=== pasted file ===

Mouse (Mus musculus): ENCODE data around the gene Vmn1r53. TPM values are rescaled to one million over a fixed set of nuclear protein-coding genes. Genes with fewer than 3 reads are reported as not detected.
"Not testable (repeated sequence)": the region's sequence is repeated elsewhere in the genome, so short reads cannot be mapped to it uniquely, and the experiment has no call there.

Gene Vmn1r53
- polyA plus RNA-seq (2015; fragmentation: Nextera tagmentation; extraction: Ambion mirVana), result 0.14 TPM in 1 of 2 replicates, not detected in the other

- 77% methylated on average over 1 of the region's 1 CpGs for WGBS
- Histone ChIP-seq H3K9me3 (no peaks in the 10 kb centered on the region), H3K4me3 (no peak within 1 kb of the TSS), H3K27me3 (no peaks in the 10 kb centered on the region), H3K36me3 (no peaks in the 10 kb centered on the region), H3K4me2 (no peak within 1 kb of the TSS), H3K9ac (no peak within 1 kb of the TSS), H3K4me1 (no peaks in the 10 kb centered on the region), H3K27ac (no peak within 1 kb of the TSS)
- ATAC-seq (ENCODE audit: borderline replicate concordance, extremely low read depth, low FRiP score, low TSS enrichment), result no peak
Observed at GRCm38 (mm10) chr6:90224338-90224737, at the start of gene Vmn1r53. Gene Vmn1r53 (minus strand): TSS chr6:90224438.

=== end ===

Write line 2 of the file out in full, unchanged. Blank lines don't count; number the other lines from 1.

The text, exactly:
"Not testable (repeated sequence)": the region's sequence is repeated elsewhere in the genome, so short reads cannot be mapped to it uniquely, and the experiment has no call there.